I am working with my girlfriend to try and help her carving. She has dynamic skidded turns down, and can ride a lot of different terrain. However I am having trouble getting her to lay down a nice carve on either edge. The thing is that she knows the theory behind what she needs to do, but struggles with actually doing it.
But knowing that doesn't seem to help her much. So I am wondering if any one has some nice drills to try that will help her discover how to carve. One example I have been using to help her is the heelside carve Indy grab. You do a decent heelside turn and try and grab the edge and hold it. This seems to force her to get into a good position to heelside carve.
Practice is definitely a big part, she rides with me almost every day. We have been working on trying to improve her carving for a couple weeks now, and she feels like she hasn't improved much. She can usually do a decent enough cross over turn, but she tends to skid instead of carve. I am going to clean up a recent video and post it.
does she have a bevel on her edges? This in itself can cause her to slip out in stead of holding the carve.
Her current board is Ride Rapture. Last year she started with a Rome Jett, which had traditional camber. She struggled a lot last season with catching her edges, so this season we thought we would try a lower end rocker (or in the case of the ride flat) board to see how she liked it.
So, not the greatest board in the world. But it does have a sharp edge.
So here is quick video of her riding. A few things:
1) Video is about a week old, she is a bit more dynamic now. But not a huge amount.
2) Not her best run of the day, but oh well.
3) She also tends to be a bit more rigid when she knows I am filming.
4) Over the last week her shoulder and back hand position has improved.
Hey, she'd doing well. She might just have the muscle memory thing locked in, and finding it difficult to break away from what she knows to do anything else. The top part of that run is too steep to start her on carving. Move her down where it flattens out to start, or even find a flatter run. To start, have her skid a turn along the edge of the run, then ride it out dead across the fall line on her edge (which essentially puts her "in" a carve). That will set her up to initiate a new carve. Half-way across the run, have her simply lean and roll onto her downhill edge. That's it. Ignore everything else. When she does that, the board will begin to carve downhill. Undoubtedly, she'll be timid and have set the board at a very low edge angle. So, the board will carve a huge radius. That's fine. Have her ride out the carve until it comes around dead across the fall line again. Lean downhill / repeat. Simple practice like that on a very gentle run should give her the basic feel for the most fundemental sensations of a carve; initiation / perhaps slight senation of weightlessness, accleration down the fall line, deceleration / G-force at the bottom of the carve.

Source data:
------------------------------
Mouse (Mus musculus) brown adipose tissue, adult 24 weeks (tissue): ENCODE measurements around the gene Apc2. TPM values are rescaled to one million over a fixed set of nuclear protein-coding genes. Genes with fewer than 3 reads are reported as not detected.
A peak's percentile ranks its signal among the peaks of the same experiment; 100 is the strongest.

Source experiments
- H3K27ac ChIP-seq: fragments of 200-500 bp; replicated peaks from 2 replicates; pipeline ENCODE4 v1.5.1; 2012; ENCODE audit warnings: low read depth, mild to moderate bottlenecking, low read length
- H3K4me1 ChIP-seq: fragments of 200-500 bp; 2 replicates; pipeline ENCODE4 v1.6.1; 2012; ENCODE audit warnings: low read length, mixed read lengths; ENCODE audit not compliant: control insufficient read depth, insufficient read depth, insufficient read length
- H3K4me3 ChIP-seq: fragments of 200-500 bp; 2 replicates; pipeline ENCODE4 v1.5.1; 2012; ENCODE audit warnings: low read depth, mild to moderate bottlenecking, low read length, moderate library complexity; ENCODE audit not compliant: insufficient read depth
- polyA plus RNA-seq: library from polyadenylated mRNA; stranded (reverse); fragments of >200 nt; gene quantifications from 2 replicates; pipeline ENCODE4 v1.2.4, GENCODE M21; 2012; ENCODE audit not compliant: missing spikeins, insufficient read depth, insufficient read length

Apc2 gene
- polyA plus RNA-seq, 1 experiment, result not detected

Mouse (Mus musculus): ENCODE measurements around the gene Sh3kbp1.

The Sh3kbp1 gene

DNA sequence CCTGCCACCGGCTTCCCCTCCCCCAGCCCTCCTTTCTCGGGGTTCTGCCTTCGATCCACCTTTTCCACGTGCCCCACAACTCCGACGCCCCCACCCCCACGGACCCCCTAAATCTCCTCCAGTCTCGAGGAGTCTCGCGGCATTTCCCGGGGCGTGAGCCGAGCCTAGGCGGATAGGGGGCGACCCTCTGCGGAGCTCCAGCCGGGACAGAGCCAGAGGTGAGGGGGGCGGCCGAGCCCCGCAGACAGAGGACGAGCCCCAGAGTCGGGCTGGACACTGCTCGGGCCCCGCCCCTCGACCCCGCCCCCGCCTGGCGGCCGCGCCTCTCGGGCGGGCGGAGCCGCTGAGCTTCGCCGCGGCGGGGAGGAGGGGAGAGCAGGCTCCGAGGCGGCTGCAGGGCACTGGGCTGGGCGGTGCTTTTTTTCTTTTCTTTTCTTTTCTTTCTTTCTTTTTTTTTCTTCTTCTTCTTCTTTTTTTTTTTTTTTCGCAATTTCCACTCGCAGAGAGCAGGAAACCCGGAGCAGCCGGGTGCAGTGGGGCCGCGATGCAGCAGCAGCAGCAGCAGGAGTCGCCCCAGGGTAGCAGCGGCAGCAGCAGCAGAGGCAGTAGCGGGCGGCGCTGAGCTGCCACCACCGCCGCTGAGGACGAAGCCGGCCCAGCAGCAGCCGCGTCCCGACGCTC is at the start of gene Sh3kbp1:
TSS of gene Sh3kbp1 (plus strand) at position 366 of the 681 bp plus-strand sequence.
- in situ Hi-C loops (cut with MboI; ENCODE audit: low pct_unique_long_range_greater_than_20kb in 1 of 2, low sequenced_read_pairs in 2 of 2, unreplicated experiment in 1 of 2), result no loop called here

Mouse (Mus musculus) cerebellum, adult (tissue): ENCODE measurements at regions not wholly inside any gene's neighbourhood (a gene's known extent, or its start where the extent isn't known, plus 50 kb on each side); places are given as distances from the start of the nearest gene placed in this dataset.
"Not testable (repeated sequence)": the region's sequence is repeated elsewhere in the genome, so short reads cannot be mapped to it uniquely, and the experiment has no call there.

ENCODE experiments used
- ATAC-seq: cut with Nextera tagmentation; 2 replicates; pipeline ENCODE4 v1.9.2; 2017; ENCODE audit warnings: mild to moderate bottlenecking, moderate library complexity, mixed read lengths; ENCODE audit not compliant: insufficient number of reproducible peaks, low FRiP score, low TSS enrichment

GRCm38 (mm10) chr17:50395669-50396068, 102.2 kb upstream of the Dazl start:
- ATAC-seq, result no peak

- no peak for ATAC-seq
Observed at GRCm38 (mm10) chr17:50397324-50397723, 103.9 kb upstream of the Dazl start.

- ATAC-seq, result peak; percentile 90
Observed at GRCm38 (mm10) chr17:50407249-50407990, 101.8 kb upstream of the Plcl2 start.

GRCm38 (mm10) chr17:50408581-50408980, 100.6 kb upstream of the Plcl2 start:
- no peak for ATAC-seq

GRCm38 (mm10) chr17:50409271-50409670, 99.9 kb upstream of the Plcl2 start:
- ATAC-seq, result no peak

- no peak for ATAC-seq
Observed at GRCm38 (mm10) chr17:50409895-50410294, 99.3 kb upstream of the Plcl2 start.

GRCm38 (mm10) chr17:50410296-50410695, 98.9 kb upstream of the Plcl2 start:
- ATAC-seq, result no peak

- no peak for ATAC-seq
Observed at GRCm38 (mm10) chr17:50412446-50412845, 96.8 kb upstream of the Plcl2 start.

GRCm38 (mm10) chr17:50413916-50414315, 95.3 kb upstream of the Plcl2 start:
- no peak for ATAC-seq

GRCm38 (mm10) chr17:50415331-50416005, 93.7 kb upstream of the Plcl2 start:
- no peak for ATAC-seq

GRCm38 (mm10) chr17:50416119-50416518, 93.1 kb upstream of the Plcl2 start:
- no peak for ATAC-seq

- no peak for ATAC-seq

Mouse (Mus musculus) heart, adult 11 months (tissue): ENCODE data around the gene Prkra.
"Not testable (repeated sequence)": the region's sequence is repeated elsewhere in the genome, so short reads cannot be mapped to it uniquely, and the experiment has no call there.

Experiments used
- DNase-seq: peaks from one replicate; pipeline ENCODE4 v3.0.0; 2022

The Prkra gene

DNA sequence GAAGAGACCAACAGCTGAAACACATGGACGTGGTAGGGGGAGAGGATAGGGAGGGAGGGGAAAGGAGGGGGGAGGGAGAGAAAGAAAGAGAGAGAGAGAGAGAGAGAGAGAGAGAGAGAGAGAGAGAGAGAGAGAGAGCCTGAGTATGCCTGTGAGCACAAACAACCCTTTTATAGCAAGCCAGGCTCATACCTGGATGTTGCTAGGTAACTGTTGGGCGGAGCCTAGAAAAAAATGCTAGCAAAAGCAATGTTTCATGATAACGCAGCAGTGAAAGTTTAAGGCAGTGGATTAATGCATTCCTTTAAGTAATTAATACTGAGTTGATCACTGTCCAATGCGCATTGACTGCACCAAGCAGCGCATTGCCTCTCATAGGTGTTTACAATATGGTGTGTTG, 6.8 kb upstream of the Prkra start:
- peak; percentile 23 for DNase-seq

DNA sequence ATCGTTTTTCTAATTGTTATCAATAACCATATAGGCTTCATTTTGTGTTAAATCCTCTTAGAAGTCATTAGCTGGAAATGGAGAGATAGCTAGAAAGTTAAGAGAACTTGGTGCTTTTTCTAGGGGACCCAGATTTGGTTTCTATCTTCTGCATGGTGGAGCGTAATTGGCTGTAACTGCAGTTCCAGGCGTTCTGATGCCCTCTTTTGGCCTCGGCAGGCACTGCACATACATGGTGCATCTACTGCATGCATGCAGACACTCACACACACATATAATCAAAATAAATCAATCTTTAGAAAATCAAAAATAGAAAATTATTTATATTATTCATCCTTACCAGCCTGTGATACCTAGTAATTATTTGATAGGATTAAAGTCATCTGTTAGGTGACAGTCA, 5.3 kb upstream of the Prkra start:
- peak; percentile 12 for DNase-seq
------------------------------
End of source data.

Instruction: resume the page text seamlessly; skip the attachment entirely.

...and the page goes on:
Give her a goal to change edges exactly half-way across the slope. That gives her something to focus on and perhaps lean a little harder to tighten up the carve to bring her across the fall line comfortably to intiate the next turn without picking up too much speed. It also sets a safety check, so she doesn't find herself still rocketing down the fall line and running out of trail. Tell her to try to fight her intial fear of quick acceleration and to try to hold the carve as she picks up speed, but if she feels out of control, to hit the reset button and stop. Remember, another goal is not to get hurt.